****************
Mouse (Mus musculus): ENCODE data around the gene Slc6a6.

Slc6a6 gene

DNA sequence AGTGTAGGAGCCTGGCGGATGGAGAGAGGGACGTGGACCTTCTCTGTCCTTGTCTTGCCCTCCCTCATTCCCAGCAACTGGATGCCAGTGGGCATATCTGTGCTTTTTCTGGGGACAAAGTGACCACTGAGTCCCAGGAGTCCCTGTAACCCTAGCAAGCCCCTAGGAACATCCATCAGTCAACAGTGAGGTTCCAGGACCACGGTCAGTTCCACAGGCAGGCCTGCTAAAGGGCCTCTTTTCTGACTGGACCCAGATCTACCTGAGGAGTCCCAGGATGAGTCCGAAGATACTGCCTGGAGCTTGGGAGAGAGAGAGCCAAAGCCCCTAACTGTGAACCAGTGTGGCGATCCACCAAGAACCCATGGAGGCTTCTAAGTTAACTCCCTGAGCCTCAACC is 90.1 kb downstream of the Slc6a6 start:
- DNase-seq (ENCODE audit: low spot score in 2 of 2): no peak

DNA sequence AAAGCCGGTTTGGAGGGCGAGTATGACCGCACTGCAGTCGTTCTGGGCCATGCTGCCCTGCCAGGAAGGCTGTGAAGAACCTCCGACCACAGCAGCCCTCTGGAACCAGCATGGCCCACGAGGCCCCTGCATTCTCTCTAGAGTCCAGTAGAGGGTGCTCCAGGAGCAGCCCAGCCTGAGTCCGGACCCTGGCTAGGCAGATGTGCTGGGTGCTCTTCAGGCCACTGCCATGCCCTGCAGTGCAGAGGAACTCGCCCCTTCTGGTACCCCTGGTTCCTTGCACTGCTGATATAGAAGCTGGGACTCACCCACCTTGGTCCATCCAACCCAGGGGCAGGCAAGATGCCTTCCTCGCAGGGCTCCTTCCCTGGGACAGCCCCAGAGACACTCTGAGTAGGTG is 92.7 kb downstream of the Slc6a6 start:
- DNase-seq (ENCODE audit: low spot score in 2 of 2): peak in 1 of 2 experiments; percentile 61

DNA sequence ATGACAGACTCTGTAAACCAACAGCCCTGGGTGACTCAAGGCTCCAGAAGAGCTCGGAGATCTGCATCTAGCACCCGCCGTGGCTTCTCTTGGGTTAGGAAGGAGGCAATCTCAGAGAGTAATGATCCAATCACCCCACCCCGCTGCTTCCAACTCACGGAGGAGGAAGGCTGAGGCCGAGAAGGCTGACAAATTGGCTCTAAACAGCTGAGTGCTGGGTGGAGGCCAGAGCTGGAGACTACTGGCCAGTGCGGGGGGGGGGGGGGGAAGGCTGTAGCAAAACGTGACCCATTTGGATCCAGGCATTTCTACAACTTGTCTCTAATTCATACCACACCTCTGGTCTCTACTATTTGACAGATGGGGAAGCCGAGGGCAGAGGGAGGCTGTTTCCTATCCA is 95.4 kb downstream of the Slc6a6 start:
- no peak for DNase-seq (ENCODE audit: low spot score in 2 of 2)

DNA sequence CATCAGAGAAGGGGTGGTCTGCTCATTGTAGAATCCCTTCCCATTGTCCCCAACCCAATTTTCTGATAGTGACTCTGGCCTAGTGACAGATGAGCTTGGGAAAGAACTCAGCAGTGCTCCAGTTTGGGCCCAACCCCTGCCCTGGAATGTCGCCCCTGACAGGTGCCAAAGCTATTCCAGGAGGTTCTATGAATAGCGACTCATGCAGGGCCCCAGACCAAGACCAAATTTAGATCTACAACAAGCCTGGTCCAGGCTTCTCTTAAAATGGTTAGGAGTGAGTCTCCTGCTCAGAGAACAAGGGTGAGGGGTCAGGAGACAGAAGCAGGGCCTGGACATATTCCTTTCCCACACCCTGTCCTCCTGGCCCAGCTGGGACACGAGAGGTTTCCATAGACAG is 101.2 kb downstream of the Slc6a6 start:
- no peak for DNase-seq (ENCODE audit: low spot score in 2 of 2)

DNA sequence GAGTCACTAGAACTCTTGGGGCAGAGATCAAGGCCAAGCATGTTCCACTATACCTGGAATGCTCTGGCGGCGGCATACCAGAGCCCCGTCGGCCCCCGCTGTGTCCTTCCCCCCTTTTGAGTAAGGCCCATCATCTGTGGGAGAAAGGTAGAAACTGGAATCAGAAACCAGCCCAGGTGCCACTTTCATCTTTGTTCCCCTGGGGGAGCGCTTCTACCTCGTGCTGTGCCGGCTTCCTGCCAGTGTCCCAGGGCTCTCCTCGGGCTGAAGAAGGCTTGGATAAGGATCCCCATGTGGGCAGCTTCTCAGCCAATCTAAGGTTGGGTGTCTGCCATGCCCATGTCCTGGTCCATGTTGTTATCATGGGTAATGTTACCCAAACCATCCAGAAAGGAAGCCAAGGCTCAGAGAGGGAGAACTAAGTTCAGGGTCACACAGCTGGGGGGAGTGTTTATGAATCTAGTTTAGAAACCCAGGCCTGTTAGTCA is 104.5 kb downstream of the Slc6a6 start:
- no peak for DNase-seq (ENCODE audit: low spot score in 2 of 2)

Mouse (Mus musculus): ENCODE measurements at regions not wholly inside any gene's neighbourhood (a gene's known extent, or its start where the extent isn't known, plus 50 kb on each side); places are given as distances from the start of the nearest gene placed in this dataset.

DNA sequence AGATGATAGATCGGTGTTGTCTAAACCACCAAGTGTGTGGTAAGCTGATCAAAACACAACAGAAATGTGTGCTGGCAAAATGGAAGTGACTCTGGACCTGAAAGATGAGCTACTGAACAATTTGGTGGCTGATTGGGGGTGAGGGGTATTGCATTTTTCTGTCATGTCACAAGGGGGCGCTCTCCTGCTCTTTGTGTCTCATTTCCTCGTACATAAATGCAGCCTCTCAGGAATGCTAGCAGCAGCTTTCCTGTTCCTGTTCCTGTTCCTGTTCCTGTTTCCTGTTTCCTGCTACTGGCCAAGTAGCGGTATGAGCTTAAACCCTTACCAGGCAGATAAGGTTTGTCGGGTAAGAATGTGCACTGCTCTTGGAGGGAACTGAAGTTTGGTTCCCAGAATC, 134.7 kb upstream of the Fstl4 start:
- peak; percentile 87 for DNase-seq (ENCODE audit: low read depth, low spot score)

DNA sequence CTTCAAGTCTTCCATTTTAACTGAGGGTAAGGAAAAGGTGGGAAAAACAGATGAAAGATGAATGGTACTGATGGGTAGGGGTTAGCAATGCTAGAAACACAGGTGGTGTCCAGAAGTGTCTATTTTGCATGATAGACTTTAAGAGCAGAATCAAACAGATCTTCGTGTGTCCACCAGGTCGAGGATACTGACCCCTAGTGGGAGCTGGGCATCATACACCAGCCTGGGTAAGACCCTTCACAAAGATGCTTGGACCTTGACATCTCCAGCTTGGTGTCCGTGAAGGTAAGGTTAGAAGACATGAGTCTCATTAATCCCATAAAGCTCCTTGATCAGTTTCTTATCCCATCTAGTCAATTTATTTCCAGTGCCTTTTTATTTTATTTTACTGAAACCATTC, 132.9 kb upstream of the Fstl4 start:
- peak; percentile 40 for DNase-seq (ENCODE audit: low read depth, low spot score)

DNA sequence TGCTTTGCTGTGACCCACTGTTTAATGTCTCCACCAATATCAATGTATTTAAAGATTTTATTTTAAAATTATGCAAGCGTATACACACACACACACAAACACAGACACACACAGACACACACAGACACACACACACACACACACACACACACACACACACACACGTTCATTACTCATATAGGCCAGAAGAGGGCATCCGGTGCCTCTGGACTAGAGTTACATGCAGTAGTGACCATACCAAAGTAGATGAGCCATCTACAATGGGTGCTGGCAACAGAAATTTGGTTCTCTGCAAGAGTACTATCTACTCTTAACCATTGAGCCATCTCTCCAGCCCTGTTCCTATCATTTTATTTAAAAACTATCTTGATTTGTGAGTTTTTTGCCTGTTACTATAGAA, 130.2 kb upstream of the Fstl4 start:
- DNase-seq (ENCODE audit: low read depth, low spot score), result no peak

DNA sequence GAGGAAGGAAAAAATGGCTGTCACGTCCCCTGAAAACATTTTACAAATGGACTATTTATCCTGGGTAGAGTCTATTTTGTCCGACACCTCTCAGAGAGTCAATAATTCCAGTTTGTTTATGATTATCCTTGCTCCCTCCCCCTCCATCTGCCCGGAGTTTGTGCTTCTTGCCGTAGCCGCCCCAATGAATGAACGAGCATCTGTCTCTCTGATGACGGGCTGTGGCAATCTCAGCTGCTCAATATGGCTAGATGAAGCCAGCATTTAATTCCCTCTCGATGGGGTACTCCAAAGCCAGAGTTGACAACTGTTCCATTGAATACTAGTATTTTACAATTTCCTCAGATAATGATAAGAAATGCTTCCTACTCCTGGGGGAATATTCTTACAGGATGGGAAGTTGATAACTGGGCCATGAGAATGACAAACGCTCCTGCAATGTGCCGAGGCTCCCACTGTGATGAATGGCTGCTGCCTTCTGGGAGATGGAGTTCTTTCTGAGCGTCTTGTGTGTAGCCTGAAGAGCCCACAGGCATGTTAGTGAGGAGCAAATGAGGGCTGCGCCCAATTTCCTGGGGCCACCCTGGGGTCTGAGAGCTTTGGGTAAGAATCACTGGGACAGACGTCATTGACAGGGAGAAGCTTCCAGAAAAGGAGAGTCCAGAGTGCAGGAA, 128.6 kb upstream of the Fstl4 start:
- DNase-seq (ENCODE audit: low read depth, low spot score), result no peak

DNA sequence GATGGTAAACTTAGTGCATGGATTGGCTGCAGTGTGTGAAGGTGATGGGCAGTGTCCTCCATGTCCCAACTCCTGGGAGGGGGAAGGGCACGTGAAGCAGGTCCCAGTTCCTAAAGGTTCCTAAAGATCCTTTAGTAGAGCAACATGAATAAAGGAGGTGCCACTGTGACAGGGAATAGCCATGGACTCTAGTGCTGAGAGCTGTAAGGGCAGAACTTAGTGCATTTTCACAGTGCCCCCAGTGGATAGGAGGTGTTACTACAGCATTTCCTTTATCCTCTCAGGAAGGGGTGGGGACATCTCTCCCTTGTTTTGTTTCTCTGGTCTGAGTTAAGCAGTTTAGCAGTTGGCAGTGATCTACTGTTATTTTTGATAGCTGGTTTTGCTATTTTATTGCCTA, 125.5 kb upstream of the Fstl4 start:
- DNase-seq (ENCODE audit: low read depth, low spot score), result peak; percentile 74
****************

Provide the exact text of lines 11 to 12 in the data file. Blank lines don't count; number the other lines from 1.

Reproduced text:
DNA sequence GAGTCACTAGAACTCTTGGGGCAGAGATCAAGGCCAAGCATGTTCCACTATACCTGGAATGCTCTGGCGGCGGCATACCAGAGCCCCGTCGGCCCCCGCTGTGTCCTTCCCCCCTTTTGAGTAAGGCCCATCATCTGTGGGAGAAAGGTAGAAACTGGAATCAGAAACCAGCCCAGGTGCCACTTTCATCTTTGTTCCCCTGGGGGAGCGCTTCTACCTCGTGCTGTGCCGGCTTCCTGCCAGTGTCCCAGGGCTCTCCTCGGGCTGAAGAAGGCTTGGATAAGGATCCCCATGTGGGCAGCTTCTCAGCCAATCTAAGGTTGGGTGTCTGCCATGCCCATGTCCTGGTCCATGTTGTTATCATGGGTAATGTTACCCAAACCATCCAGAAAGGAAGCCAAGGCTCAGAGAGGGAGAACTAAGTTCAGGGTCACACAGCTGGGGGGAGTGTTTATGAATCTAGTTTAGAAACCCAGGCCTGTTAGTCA is 104.5 kb downstream of the Slc6a6 start:
- no peak for DNase-seq (ENCODE audit: low spot score in 2 of 2)